I had come to R.I.T. in 1959 to study with the legendary Dane for whom no shape was impossible to raise or planish. The legend held up, but I also discovered Hans, the person. He would have awed me had he never swung a hammer at all. I am surprised at how much I remember after all these years. But with Hans, forgettable things became memorable.

I remember his wit. Did those nutty things happen only when Hans was around, or was it how he recreated stories of ordinary events that made them linger in your mind? Was there really a tourist who innocently ate the plateful of moldy cookies that one Copenhagen bartender had been using for years as "food" to comply with the local liquor laws? Did Danish akavit really look and taste like water to a group of Americans visiting the Georg Jensen factory until they fell down the stairs five minutes later? And what about that impromptu trip from Rochester to New York's Fulton Fish Market one night because he and Tage Frid had a nostalgia attack about the flounder they enjoyed in Copenhagen? Yes, those were funny stories, but the elfin grin, the laughing eyes and the fractured Danglish made everything seem funnier.

I remember his teaching. Summer students were a motley mix of dilettantes, degree candidates and assorted lost souls thrown together to form an educational mine field. For Hans, however, everyone was preparing for the Guild exam and he taught like he believed it. I heard that one winter when he was home nursing a cold, a group of students invaded his house, dragging hammers and stakes, and planished away merrily in the presence of his eagle eye, from which no vagrant bump or hollow could hide.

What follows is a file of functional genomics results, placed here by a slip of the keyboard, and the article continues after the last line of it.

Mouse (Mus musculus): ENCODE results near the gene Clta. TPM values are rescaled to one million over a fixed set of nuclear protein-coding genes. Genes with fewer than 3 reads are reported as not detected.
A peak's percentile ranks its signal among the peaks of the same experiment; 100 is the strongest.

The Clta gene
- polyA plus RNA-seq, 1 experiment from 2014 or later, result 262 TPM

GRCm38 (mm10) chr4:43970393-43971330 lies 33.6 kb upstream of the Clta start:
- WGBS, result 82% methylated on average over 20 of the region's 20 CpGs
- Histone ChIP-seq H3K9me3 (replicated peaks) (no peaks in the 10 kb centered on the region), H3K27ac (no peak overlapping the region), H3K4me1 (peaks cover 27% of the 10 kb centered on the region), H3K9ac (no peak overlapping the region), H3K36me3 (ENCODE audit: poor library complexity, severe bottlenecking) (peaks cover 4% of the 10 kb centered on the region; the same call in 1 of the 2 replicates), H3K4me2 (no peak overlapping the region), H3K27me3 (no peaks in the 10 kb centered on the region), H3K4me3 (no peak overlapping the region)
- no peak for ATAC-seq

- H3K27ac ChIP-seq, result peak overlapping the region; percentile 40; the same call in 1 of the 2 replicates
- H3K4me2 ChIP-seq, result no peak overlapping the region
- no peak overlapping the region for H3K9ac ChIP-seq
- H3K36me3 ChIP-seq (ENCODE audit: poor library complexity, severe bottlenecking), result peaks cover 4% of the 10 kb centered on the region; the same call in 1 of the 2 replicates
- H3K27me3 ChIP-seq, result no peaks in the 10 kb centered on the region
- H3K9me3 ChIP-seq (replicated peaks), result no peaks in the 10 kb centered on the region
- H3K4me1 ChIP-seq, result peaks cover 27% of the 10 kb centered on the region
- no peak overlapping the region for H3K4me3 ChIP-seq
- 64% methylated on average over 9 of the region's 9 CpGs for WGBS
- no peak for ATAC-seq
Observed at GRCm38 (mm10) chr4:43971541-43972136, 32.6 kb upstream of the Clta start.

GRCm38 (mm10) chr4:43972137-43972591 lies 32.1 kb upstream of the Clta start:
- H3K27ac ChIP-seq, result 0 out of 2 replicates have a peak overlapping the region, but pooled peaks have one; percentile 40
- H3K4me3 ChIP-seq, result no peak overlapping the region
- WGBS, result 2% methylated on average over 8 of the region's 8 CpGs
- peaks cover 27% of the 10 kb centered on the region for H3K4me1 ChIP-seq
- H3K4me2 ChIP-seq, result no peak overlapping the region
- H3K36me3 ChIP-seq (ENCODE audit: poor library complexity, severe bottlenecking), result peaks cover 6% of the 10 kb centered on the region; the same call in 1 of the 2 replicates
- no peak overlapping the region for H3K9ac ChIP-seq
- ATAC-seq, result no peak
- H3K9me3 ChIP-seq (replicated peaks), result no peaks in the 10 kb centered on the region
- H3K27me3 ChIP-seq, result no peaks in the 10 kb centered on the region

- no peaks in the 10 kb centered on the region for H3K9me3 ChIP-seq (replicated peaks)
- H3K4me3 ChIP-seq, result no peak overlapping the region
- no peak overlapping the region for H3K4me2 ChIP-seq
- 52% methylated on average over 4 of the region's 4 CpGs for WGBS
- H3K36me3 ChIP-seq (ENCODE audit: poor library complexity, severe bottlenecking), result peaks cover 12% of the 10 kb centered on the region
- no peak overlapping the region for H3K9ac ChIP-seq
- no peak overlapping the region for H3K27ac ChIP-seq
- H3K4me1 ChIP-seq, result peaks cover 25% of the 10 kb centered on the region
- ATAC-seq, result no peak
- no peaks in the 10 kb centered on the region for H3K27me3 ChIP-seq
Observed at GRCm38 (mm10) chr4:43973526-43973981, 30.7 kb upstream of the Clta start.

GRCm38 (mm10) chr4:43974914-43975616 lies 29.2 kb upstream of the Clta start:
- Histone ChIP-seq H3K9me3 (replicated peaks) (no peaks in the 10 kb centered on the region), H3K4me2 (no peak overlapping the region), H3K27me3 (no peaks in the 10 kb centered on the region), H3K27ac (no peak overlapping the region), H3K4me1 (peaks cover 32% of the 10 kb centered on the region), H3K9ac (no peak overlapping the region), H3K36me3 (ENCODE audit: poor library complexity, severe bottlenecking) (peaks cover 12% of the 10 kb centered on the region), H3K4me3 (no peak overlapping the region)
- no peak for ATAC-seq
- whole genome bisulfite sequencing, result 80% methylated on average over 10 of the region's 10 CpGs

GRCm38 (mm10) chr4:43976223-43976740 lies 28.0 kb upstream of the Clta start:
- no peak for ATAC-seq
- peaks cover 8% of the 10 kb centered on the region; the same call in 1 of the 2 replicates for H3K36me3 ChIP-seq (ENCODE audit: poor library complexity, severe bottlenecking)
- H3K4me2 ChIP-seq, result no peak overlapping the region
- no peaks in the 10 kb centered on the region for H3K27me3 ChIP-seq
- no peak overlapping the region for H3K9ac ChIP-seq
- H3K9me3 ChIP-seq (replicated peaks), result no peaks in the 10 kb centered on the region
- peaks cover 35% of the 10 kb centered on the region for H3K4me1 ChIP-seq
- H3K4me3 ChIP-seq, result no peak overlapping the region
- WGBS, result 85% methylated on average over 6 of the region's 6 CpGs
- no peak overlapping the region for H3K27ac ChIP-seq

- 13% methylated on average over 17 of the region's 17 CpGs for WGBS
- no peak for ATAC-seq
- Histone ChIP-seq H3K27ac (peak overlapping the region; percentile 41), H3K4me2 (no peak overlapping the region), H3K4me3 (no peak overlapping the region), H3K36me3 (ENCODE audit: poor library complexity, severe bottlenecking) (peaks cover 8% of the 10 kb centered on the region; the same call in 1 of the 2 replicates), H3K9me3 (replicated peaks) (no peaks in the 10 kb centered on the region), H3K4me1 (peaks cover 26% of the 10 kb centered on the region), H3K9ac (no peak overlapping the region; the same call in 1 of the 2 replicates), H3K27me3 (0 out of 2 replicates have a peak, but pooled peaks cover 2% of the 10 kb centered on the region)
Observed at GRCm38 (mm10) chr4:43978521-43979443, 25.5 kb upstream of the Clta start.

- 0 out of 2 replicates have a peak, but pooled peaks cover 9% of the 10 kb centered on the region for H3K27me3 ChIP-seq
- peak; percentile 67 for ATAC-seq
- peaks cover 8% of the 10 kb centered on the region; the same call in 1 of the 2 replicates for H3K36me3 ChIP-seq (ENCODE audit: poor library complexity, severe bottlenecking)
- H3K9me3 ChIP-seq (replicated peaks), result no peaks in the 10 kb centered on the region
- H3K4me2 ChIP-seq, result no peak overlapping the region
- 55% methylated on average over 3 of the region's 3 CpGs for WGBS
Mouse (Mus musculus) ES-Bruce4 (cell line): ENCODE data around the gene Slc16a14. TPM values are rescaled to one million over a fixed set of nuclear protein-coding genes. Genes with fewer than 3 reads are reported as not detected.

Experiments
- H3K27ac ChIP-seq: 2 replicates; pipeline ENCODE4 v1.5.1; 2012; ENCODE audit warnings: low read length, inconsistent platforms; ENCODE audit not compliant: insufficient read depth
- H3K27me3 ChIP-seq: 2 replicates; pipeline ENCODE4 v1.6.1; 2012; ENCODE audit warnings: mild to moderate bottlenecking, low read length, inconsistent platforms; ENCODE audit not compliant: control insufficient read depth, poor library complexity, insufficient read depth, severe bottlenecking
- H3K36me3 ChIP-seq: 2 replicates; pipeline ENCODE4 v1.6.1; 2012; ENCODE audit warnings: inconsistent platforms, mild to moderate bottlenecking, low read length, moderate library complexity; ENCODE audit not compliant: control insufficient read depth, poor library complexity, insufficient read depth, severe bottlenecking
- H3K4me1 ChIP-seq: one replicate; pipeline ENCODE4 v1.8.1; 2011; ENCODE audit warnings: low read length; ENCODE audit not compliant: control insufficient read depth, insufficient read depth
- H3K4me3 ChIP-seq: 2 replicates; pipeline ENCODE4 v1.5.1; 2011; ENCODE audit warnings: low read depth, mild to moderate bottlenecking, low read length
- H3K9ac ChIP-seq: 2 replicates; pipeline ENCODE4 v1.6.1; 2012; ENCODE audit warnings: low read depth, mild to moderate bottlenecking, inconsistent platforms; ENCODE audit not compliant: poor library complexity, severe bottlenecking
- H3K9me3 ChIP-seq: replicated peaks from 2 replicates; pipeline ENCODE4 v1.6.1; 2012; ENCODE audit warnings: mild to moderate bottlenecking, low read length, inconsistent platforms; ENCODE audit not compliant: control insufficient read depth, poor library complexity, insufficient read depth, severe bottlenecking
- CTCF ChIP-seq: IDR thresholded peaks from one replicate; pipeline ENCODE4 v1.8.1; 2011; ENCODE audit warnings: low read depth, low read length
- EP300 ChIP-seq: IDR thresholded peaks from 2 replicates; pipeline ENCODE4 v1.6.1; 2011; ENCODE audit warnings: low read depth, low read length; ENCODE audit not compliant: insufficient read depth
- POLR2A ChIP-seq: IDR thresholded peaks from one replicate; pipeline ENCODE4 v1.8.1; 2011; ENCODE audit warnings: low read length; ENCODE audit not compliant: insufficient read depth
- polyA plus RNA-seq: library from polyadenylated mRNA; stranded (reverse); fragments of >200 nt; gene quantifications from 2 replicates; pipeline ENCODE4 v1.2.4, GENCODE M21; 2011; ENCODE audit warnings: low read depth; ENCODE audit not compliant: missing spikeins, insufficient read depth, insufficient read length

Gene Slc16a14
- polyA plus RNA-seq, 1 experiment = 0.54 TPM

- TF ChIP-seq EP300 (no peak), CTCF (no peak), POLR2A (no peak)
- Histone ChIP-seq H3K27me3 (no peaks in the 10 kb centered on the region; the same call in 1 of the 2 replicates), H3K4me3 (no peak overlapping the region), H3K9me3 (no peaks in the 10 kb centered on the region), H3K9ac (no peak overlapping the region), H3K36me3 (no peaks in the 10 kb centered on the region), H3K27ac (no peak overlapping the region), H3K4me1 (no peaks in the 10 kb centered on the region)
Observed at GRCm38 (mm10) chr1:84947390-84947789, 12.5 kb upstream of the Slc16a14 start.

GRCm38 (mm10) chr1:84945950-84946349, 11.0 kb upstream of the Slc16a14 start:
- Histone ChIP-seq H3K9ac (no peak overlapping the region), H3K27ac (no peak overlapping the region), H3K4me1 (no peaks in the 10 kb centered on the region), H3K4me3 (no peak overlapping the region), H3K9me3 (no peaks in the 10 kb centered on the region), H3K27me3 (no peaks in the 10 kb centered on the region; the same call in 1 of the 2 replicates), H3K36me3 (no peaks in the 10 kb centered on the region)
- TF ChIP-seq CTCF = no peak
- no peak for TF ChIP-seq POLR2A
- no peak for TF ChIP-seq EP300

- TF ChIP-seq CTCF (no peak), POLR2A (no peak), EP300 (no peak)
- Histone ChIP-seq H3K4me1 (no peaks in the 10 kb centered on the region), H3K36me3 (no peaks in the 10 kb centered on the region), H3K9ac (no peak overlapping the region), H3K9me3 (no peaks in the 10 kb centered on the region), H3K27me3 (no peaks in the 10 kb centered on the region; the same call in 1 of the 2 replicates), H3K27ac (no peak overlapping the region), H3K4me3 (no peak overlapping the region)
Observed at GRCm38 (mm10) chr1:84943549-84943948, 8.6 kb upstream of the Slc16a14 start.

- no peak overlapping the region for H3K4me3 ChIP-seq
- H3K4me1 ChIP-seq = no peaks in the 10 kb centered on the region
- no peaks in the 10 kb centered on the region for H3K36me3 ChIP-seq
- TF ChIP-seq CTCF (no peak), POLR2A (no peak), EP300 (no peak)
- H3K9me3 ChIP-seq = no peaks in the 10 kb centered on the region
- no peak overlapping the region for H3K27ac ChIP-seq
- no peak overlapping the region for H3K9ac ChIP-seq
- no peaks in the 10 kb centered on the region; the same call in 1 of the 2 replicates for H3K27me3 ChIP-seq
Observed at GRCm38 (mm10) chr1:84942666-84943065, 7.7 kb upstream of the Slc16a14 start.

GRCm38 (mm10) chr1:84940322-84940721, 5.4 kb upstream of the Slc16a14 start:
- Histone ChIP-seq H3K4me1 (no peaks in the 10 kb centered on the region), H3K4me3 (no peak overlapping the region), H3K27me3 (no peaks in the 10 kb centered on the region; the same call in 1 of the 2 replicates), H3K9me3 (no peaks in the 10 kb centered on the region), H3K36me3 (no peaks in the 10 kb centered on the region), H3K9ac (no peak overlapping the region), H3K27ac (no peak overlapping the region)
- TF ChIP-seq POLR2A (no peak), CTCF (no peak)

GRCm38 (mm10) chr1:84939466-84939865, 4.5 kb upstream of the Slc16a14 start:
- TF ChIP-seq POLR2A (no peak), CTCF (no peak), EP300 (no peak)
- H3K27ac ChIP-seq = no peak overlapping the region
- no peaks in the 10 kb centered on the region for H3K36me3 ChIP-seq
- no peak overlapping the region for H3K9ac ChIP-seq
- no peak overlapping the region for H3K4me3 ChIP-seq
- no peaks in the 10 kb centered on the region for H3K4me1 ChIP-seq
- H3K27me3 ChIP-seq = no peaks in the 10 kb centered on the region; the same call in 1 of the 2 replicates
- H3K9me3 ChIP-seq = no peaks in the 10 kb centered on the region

Lecturing in English was a creative art for Hans. How many generations from now will some silversmiths still call that Z-shaped tool a "snareling iron?" Yet, all the important ideas were thrust home with his special brand of pungent economy. I remember: "You may as well do it right; it's going to be ugly for a long time"; and "Hold the hammer straight or else you'll have all those little half-moons sitting there smiling at you.

He was frantic for months over the disappearance of a particular hammer. It was the "magic hammer," which planished beautifully even in the hands of hopeless clods or southpaws like me.

I remember his integrity. Hans's thoughts and actions defined the term "social responsibility." He cared about things very deeply and followed a code that might be considered old fashioned by today's standards. Hans enjoyed sharing his ideas and convictions out on the lawn during coffee and lunch breaks. No, situational ethics was not his game, and enough years have gone by so I can tell about the time an advanced student sought advice about a prestigious national design competition. Hans showed the student his entry. A short time later the student came up with a design that was remarkably similar. When the student refused to withdraw his design, Hans withdrew his own.

He was a gifted artist, teacher and person, and his leaving has created an unfillable space. I treasure my memories of Hans Christensen. I mourn the reason they all flooded back in one day.

For a more comprehensive biography, go here.